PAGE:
RNA was extracted from pot-grown plants raised outside under the local conditions used to grow winter wheat. Before potting, root-tips of individual allohexaploid plants were checked for euploidy by sequential multi-color genomic in situ hybridization (GISH) and fluorescence in situ hybridization (FISH) analyses, as described previously [3]. Out of the analyzed ~100 S2-S4 seeds in each combination, about 10% in LDN × AS60 and 20% in AS2255 × AS60 were aneuploid. No chromosome structural variation was observed except a chromosome fragment in a seed from AS2255 × AS60. Only euploid plants with a complete set of wheat chromosomes were selected for further analysis. The authenticity of triploid F1 hybrids was confirmed by meiotic observation of pollen-mother-cells, as described previously [3]. Measurements were taken of the length (from the base to the tip of a leaf) and width (at the widest part of the leaf) of the first to fourth leaves of seven AS2255 × AS60 allotriploid plants and 12 plants from each of the other lines.

RNA sample preparation and transcriptome sequencing

The youngest fully expanded leaf at development stage 5 [44] was collected from three-five individuals of the parental, allotriploid and allohexaploid plants, snap-frozen in liquid nitrogen, and stored at −80 °C. Total RNA was extracted from the leaf tissue using an RNAprep Pure Plant kit (TIANGEN, Beijing, China), according to the manufacturer’s protocol. The integrity of the extracted RNA was validated using a 2100 Bioanalyzer (Agilent Technologies, Palo Alto, CA, USA). The RNA was used to construct and sequence 13 RNA-Seq libraries: two each from the AS2255 × AS60 and LDN × AS60 allotriploids, the AS2255 × AS60 and LDN × AS60 allohexaploids, AS2255 and AS60, and one from LDN. Paired end sequencing libraries (average insert size: 200 bp) prepared using a NEBNext® Ultra™ RNA Library Prep kit (New England Biolabs) and sequenced using a HiSeq2000 device (Illumina, San Diego, CA, USA) according to the manufacturer’s standard protocols. Raw RNA reads were de-multiplexed using bcl2fastq v1.8.4 (support.illumina.com/downloads/bcl2fastq_conversion_software_184.html). All contaminants and low quality reads were removed by enforcing a Q30 threshold of 80% and a maximum of 0.2% ambiguous base calls.

Mapping of RNA-Seq reads to the reference genomes

TopHat v2.0.9 software (http://ccb.jhu.edu/software/tophat/index.shtml) was used to align the set of filtered reads from the two AS60 samples against the draft genome sequences of both A. tauschii (ftp://climb.genomics.cn/pub/10.5524/100001_101000/100054/D/Assembly/) and bread wheat (urgi.versailles.inra.fr/download/iwgsc/), allowing a maximum of two mismatches per alignment (parameters: −-bowtie1 -N 2 -r 40 --library-type fr-unstranded). An average of 77.6% of the reads was mappable to the former genome sequence (Additional file 1: Table S5), and of 74.2% to the latter one, indicating a similar mapping efficiency. As genic sequence proved to be very highly conserved (>99% identity) [32], the bread wheat sequence was selected as the reference genome. Thus the reads obtained from all 13 libraries (Additional file 2: Dataset S1) were aligned against the IWGSC draft sequence using the same set of TopHat parameters as given above. The resulting alignments were filtered using the method described by Pfeifer et al. [33].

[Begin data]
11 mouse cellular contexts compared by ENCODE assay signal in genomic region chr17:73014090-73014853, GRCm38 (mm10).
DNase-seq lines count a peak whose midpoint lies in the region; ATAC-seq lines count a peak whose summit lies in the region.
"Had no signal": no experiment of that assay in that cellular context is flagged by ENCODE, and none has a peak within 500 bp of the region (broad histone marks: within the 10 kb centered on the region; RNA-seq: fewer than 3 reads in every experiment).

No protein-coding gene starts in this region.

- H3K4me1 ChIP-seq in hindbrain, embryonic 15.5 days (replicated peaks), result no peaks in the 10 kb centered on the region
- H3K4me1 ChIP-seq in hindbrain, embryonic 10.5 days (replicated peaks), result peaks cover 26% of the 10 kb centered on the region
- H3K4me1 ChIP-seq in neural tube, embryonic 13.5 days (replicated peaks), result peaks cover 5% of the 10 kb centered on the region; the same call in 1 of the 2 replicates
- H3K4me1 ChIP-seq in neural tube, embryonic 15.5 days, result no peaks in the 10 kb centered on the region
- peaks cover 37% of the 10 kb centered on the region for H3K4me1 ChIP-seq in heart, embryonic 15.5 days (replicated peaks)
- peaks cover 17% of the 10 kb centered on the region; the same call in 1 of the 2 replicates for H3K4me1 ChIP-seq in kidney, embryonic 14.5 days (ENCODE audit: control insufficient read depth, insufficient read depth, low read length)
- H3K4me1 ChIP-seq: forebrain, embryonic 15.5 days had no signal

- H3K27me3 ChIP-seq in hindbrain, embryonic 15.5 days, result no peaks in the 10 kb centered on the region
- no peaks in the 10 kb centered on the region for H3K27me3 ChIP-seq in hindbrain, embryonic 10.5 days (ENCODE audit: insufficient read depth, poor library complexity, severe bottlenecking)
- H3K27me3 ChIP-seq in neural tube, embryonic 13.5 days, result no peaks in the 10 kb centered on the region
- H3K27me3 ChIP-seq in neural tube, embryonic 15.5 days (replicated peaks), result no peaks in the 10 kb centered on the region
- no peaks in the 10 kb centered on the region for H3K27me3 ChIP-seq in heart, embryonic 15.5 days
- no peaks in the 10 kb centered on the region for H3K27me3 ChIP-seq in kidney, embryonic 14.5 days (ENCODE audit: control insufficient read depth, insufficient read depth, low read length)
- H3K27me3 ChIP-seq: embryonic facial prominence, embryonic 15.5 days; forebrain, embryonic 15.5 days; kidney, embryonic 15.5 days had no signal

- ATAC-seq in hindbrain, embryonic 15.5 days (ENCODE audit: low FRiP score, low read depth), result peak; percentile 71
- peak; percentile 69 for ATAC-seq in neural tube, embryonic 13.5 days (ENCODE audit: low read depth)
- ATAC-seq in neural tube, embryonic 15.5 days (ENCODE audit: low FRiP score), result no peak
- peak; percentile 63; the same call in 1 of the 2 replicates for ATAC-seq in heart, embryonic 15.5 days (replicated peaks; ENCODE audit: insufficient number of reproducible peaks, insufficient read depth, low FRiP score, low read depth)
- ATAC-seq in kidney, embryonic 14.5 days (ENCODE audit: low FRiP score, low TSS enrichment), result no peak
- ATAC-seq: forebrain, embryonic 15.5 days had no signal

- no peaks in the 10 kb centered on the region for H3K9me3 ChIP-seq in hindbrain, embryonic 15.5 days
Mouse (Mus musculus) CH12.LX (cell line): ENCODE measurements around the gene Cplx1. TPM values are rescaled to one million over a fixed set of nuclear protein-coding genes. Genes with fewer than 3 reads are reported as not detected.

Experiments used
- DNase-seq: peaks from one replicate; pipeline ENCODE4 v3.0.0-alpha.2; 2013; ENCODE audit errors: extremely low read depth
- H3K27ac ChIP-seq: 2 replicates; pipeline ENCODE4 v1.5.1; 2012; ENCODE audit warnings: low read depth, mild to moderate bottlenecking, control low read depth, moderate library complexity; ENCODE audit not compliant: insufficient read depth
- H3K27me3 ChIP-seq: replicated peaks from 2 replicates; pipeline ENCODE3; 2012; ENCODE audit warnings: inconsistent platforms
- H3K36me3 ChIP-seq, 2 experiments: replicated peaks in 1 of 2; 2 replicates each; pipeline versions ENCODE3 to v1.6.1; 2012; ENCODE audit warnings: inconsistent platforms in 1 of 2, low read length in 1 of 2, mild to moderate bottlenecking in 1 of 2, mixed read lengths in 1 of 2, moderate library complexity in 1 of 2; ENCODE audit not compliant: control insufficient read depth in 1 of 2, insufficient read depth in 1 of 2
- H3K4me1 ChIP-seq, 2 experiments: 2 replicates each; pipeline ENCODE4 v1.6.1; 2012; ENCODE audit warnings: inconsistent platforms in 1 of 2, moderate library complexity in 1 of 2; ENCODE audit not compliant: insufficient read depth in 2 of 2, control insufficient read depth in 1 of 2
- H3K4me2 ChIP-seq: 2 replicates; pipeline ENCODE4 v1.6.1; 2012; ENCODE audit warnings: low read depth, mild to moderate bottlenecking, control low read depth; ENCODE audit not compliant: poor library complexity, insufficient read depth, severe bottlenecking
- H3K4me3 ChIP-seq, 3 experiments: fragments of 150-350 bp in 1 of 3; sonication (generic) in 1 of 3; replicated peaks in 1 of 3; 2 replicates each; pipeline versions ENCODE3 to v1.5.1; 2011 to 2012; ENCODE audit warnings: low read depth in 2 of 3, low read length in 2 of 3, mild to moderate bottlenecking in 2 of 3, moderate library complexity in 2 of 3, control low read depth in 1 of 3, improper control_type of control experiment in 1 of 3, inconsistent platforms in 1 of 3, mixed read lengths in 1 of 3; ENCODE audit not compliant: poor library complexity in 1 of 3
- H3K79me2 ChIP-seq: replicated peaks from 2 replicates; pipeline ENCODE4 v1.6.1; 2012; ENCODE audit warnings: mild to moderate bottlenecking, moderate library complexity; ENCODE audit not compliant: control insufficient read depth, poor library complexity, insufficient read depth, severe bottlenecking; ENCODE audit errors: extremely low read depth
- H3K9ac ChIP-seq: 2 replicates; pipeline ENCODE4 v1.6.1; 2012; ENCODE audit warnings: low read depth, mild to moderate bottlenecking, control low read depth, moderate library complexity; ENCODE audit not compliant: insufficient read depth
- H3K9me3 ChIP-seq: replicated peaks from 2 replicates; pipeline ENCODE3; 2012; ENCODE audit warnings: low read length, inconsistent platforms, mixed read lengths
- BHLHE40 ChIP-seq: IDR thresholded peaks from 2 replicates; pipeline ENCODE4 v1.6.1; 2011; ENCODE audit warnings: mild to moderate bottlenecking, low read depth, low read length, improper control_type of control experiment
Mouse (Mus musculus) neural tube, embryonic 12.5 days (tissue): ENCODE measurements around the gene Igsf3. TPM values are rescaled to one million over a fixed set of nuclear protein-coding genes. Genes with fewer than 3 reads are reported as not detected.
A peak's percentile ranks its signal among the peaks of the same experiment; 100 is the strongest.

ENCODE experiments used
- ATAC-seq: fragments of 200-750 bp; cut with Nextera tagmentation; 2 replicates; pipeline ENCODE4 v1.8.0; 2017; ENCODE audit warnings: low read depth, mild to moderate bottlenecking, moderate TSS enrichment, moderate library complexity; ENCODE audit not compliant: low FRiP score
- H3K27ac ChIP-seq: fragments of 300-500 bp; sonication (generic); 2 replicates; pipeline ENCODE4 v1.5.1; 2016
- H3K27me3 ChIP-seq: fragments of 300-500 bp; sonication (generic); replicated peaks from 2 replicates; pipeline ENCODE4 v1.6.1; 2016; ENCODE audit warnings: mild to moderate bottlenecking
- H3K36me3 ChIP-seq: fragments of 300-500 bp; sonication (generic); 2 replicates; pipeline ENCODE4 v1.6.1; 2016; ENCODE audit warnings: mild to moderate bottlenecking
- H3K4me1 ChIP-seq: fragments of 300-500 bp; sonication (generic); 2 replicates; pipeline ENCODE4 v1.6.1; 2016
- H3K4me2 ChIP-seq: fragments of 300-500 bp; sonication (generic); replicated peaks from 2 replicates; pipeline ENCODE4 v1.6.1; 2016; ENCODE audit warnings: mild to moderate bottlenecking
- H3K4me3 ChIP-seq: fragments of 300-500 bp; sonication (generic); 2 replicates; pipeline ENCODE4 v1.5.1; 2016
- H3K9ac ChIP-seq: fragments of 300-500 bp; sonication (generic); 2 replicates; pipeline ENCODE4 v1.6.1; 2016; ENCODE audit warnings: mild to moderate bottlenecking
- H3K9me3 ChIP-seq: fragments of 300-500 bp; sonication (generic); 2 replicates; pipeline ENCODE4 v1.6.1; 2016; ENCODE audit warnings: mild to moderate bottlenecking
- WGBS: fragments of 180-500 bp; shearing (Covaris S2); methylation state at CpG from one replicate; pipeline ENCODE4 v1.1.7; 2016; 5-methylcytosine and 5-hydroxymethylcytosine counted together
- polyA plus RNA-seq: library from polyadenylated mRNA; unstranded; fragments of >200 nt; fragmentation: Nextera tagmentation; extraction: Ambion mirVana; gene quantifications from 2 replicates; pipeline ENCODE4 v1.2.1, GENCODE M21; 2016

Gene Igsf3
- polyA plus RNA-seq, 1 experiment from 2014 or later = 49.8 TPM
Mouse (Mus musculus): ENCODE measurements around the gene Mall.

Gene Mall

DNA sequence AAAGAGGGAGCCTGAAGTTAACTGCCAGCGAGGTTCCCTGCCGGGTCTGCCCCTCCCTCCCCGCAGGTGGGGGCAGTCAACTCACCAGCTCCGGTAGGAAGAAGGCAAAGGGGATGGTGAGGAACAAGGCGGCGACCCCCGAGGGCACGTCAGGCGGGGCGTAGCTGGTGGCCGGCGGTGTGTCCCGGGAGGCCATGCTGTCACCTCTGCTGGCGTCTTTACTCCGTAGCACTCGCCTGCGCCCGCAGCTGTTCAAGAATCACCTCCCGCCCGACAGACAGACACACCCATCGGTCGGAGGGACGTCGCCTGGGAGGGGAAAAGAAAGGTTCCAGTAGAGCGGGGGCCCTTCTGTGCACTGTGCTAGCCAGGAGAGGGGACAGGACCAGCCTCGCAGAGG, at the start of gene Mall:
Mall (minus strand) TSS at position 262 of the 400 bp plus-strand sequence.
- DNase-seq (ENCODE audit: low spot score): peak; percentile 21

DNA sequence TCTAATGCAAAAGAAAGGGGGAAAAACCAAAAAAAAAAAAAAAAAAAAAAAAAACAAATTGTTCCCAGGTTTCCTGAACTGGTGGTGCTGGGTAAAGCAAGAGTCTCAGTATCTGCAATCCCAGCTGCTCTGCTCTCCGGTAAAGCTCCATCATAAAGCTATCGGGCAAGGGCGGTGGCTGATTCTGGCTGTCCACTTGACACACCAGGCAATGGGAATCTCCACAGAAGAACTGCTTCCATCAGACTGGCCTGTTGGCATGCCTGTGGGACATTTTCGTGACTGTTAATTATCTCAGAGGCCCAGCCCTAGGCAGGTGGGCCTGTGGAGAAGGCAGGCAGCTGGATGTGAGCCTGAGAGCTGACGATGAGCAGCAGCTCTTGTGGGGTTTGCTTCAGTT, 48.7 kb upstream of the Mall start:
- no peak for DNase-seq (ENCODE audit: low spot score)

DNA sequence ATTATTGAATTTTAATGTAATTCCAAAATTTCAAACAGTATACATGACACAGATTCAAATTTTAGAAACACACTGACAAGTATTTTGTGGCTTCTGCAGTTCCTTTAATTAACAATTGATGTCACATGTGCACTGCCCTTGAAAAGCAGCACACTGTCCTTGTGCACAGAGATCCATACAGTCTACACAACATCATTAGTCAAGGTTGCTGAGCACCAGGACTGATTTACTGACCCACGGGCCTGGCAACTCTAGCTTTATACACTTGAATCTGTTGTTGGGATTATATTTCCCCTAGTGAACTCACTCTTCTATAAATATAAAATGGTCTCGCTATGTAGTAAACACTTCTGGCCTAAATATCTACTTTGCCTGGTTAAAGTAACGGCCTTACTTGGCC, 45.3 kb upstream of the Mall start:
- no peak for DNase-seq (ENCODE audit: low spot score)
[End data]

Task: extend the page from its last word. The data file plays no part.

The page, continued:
Quantification of transcript abundance and the recognition of differential transcription

Transcript abundances were obtained from a set of 99,386 high confidence genes (HC1-HC4) represented in the CS gene model (urgi.versailles.inra.fr/download/iwgsc/Gene_models/). Read numbers were normalized by expressing as read fragments per kilobase of exon model per million mapped base pairs (FPKM) [35], using HTSeq-count v0.6.0 software [34], with the parameters -s and no. Correlations between pairs of samples were based on Pearson’s correlation coefficient, calculated from the “cor” function implemented in the R based on log2 (FPKM + 1) transformed data [33]. A correlation dendrogram of genotypes was generated using the function flashClust. Genes for which the transcript abundance was below unity in both parents and their derived hybrids were considered to be transcribed at too low a level and were removed from the dataset. To identify differentially transcribed genes, the R packages DESeq (for comparisons between samples represented by two replicates) [29, 45] or Ebseq (for comparisons involving LDN) [46] were applied. Genes for which the FDR-adjusted p value was <0.05 were considered to be transcribed at a statistically significant different level.